After a year of performing the hit in the Bobby Benson Jam Session, Bobby Benson and his combo would officially release Taxi Driver on Vinyl in 1958. The two side combo (along with Gentleman Bobby) would become an instant success, helping pivot the musician from a scene favourite to a bonafide recording artist. The success of the vinyl would create a movement around Benson’s Jam Session in Lagos and popularize Benson’s brass-heavy arrangements; arrangements that would inspire a young Fela Anikulapo-Kuti, then about to leave for medical school in the UK.
The Western Nigerian Broadcasting Service (WNBS) was created as a replacement for the BBC, which was going to leave Nigeria to make way for a national broadcasting service. Run in partnership with the Overseas Rediffusion and the Western Nigerian government, the WBNS was formed in response to the growing demand for indigenous music and would begin to broadcast juju and highlife music to its radio audiences, allocating two radio slots per week to highlife in a show slot called ‘Time for Highlife’.
WBNS also signed exclusive performance contracts with artists like Rex Lawson and I.K Dairo to gain first access to their original music. The relationship was mutually beneficial as at the time, Nigeria only had a skeletal road network and travel with equipment was expensive and time-consuming, radio was a quicker way to reach audiences and earn revenue from deals with the WNBS while avoiding risky travel.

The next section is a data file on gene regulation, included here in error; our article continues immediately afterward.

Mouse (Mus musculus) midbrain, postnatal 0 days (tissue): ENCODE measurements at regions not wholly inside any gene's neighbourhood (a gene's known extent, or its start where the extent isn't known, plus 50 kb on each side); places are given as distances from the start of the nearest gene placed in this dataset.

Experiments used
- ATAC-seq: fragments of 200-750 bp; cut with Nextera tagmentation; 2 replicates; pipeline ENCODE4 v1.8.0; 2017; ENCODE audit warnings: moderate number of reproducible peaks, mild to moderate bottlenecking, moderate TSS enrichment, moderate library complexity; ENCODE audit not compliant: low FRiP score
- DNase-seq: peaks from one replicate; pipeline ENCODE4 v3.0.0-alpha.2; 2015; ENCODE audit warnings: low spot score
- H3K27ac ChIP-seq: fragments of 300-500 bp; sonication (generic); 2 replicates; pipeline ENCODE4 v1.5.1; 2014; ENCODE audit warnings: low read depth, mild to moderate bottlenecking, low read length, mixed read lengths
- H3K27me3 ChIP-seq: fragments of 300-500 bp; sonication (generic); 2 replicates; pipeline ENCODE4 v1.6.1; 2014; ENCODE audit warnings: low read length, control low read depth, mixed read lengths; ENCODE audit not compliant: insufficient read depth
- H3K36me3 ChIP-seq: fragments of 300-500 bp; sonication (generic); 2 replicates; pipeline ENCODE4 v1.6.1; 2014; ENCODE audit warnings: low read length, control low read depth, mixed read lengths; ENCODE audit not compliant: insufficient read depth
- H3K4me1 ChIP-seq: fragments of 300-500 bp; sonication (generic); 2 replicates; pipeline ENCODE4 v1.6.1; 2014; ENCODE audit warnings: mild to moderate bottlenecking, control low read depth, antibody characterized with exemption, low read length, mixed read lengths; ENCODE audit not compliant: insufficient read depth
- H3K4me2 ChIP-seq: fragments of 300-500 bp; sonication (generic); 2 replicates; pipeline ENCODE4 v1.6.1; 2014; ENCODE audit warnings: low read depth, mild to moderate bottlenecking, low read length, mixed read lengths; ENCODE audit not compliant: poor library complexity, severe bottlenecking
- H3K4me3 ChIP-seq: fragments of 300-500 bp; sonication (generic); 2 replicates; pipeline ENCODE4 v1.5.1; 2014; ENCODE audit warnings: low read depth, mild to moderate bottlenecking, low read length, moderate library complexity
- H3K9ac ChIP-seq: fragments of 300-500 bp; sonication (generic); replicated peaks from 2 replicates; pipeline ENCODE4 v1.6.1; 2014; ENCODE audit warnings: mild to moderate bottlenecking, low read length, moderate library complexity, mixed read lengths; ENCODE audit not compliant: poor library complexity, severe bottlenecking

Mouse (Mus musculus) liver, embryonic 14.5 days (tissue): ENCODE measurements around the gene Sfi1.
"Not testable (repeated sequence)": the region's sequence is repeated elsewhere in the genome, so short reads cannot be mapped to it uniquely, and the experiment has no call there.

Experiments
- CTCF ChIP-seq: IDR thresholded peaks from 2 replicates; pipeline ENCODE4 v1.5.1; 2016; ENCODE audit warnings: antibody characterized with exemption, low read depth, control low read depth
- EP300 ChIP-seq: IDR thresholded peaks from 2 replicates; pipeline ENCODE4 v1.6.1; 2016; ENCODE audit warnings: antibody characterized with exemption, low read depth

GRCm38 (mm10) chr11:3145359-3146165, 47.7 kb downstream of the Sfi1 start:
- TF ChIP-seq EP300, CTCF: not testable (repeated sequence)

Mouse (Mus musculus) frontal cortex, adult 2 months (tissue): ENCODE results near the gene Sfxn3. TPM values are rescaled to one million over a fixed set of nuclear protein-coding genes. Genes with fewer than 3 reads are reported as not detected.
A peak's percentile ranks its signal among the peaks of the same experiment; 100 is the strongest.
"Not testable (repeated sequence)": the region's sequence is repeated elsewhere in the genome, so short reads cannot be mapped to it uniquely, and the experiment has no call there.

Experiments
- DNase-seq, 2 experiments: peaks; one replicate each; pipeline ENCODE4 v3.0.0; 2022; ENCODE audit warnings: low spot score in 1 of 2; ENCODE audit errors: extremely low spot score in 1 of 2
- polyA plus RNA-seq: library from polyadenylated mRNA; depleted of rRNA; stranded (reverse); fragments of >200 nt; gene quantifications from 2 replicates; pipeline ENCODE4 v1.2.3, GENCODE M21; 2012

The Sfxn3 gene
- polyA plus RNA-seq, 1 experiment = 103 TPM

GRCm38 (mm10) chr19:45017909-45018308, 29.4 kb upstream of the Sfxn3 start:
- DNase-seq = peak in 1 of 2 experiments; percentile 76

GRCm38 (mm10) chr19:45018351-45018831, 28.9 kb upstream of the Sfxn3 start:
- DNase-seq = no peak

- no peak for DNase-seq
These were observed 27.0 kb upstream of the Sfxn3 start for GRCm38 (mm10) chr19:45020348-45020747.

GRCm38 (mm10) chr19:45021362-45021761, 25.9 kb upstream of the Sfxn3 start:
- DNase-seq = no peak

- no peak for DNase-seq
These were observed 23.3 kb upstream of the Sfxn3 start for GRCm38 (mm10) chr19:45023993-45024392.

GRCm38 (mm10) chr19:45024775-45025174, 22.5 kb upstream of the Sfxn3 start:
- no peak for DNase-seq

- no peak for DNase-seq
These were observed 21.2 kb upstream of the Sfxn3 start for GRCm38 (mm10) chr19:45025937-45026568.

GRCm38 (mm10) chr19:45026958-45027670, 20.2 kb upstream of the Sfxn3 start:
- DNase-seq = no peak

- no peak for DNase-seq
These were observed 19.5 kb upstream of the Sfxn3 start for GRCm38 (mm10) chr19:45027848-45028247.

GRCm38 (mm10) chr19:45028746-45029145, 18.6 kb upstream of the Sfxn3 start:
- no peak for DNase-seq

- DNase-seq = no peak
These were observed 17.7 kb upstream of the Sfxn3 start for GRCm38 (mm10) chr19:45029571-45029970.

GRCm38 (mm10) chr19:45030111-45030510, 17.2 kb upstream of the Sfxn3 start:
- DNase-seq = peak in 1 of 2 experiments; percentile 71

After moving to Lagos from Benin City, Sir Victor Uwaifo forms the Melody Maestros band, which is influenced heavily by Latin dance music and highlife. The band releases “Joromi”, “Guitar Boy” and “Mami Wata”. All three go on to become critical and commercial successes in 1966, paving the way for Uwaifo to tour Nigeria during the Civil and perfect what would eventually be called Akwete music, a variation of highlife that references traditional bini music, latin twist and highlife.
Uwaifo’s Magical Maestros benefited heavily from the Civil War and its outsize effect on the growth of traditional highlife in Nigeria, and a good number of the artists who rose to prominence in 1966 were able to do so because of the absence of artists from South-East Nigeria already famous during that era. Uwaifo was also a renowned poet, academic and inventor and was credited with inventing the revolving Guitar belt hook, an 18 string Guitar and inspiring renowned rock guitarist Jimi Hendrix.
Sir. Victor Olaiya is conscripted into the Nigerian Army at the beginning of the Nigerian Civil War and offered the honorary rank of Lieutenant Colonel. In return Olaiya’s band performs for troops in barracks across the country and in the front lines of the Civil War, mirroring similar tactics on the Biafran side of the war. Olaiya’s tenure in the army allows his music reach parts of the country that would have otherwise been financially forbidding.